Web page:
By Wally Kennedy
JOPLIN, Mo. —
Some downtown businesses are thriving, some are moving and some have closed.
Joplin’s historic business district is anything but static, but its future may depend on redevelopment efforts proposed for the downtown and tornado recovery elsewhere in the city.
Nearly one-third of nearly 50 storefronts on Main Street between First and Seventh streets are for sale, for lease or inactive, despite an investment of more than $5 million in downtown streetscaping projects since 2006 and approximately $528,000 in city grants for improvements to storefronts.
City Manager Mark Rohr said via email last week that an effort is under way to push the downtown to the next level.
“I recognize the need to take the next step in downtown redevelopment. It has been a resounding aesthetic success but we are not where we need to be in making it a commercial success.
“That is the reason for, and the importance of, the SPARK project. We need a downtown destination for events that can spill over into the redeveloped downtown. Implementing the SPARK project is a priority for the master developer,’’ he said, referring to Wallace Bajjali Development Partners of Sugar Land, Texas.
Rohr introduced the SPARK plan — Stimulating Progress through Arts, Recreation and Knowledge of the past — just before the 2011 tornado.
Devised by the North Group, the proposal calls for a performing and visual arts center of about 150,000 square feet to be built near First and Main streets. The plan also includes an amphitheater, a Town Green and also could involve restoration of the Union Depot.
Early last month, the Joplin City Council agreed to take the first step toward applying for federal tax credits that might help finance some of the projects that are part of SPARK. The city is filing an application with the federal government to create the Joplin Community Redevelopment Fund, which could eventually administer tax credits the city might receive through the New Markets Tax Credit Program.
Under that program, taxpayers can buy credits to reduce their tax bills. The fund’s board could use the money generated by the sale of the credits to provide investment capital for economic development projects.
Some merchants in downtown Joplin say they are hopeful that step and others will lead to implementation of the SPARK plan, but they are remaining cautious until they see something concrete take shape. There are a lot of unknowns, they say, not only for the downtown but also because of ongoing redevelopment throughout Joplin, and especially for those areas recovering from the tornado.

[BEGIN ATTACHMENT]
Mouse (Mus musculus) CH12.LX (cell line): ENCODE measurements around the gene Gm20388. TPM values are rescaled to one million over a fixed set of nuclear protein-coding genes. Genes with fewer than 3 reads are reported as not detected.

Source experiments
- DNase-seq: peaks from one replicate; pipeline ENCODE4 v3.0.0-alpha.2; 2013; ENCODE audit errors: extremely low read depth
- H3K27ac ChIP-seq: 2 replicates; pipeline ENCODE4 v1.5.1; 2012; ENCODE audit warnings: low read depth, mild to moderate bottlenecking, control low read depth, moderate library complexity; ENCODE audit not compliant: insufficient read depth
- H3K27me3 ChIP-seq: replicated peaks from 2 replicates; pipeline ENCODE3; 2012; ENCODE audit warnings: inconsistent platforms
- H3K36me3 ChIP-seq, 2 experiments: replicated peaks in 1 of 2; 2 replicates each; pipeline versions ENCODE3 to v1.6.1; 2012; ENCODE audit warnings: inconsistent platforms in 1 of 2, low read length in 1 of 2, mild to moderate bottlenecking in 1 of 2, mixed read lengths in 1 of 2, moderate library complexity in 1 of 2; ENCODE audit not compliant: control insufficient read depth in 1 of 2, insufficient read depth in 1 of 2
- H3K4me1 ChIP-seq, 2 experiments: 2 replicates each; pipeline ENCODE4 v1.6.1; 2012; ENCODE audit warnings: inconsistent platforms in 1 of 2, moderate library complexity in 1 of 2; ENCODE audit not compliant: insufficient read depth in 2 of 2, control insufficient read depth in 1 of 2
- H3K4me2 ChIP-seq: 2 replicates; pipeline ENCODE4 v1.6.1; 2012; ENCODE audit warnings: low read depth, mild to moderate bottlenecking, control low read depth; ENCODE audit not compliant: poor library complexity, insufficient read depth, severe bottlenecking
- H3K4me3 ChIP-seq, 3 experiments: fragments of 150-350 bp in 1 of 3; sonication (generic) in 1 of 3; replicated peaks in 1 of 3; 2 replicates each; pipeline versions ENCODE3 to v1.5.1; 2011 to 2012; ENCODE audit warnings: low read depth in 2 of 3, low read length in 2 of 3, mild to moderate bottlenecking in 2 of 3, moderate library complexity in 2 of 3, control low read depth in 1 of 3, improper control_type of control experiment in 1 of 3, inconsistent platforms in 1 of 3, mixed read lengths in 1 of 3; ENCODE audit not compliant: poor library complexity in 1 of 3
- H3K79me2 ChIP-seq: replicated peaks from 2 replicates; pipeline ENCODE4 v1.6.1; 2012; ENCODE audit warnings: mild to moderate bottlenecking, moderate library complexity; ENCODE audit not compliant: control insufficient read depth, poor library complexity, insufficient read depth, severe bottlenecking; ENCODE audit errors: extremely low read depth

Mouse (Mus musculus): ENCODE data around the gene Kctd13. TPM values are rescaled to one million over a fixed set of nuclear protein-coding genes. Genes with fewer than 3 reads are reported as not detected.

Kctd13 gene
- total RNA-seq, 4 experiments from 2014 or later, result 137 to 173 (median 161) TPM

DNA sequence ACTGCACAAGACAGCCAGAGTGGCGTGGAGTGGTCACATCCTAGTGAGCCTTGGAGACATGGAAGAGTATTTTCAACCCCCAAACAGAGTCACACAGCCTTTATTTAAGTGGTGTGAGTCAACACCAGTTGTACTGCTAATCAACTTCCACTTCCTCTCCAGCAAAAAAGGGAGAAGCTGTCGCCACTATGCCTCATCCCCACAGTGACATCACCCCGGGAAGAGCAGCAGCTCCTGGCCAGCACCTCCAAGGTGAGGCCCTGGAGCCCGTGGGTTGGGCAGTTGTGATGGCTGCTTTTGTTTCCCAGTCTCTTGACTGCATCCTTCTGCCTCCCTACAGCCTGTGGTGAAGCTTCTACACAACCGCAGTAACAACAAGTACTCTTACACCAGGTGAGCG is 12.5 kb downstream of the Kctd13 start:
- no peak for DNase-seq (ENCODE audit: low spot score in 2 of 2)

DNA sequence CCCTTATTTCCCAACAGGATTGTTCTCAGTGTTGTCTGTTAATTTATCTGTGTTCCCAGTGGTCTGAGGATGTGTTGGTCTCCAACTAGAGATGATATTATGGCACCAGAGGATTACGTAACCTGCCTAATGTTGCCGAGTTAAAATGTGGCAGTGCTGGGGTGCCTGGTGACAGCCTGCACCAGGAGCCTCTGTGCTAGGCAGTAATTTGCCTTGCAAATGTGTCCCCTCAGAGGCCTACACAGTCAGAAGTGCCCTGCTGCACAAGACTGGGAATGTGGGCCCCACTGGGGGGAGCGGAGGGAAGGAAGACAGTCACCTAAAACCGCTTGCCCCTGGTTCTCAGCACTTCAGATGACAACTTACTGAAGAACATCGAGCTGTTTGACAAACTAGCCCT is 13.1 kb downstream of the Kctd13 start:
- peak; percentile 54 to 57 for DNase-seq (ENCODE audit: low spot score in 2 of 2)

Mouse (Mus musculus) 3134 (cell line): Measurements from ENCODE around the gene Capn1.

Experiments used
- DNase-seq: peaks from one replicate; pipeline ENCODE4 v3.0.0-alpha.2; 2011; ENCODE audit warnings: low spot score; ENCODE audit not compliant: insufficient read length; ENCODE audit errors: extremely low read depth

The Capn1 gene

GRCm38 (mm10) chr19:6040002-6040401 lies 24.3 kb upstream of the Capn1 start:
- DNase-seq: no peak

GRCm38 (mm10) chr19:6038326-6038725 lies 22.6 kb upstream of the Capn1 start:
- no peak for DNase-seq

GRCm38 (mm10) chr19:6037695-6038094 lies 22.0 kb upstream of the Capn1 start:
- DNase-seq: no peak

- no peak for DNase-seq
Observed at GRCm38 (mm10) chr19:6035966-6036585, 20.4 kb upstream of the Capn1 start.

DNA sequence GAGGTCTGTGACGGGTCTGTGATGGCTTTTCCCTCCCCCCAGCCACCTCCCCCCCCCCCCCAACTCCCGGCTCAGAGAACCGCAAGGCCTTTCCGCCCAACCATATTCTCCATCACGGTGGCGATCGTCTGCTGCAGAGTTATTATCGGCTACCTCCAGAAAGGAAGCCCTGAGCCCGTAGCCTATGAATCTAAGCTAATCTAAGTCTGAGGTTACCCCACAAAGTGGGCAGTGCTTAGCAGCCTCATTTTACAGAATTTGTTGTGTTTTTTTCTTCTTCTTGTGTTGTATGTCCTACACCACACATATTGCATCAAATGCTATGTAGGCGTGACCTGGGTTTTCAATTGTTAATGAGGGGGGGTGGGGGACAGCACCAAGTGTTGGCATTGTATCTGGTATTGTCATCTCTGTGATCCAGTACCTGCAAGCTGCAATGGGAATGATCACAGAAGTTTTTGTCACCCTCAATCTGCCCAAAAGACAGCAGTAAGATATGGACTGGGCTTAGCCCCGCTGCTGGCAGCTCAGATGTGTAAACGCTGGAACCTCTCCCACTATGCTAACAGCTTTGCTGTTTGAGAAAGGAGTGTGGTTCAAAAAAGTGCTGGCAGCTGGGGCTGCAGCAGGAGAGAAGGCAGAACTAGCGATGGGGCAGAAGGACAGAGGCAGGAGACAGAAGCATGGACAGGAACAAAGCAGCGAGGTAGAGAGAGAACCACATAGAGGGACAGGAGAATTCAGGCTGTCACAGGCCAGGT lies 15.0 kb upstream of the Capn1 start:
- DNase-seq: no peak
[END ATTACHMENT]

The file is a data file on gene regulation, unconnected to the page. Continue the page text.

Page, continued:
“There is some uncertainty right now,’’ said Jeff Neal, with the Neal Group, which specializes in historic storefront restoration. “We are all waiting with anticipation that SPARK will happen as it is supposed to happen. Once the master developer’s plan is confirmed, funding is in place and those projects are moving forward, there will be a big impetus for people when it comes to considering the downtown as a place for a business or to live.
“Until that happens, it’s sort of holding everyone in limbo. But there is a feeling of opportunity and anticipation. When those plans are finalized, I think you will see a big increase in interest downtown.’’
Neal was the first to use a facade grant to restore Columbia Traders, 418-420 S. Main St. That storefront, with its retail area, business office and eight apartments is for sale.
Neal is working on two storefronts now — The Orpheum building at the northwest corner of Sixth and Main streets and Hackett Hot Wings, 520 S. Main St. — that are the last in the hopper for facade improvements under the guidance of the city’s Design Review and Standards Committee.
Hackett Hot Wings is getting a new glass front and entrance that is more historically appropriate for the downtown. The Orpheum is getting new second-story windows and four new glass storefronts. Another storefront that has had a recent makeover is Ron Erwin Photography, 411 S. Main St., which did not receive a facade grant.
So far, the city has helped fund 16 facade restorations, ranging in cost from $15,000 to $100,000. When the Hackett and Orpheum projects are completed, the total cost of all 16 projects could be $528,700, according to the city.
The per storefront limit for a matching grant is $37,500.
“It’s a 50-50 grant with a private match that will fund half of a $75,000 project,’’ said Jonathan Raiche, planning and community development specialist for the city. “The Orpheum, for example, has multiple storefronts. It has a maximum of $100,000.’’
The streetscaping, according to the city’s finance department, has cost about $5.3 million. Of that, $3.6 million was obtained through grants. The city’s investment has been $1.7 million.
Columbia Traders is not the only business for sale downtown. The Vinery wine shop, 120 S. Main St., also one of the earliest facade projects, is on the market.
“There is interest in the property and we have had quite a few lookers, but no offers,’’ said Michael Hagan, who started The Vinery with his wife, Michelle. “It’s in a great area, especially if the SPARK initiative happens. It will be a valuable piece of property then.’’
Business at The Vinery was growing and the business was moving into the black when “we took a big hit from the tornado,’’ said Hagan, noting that post-tornado celebrations were rare events.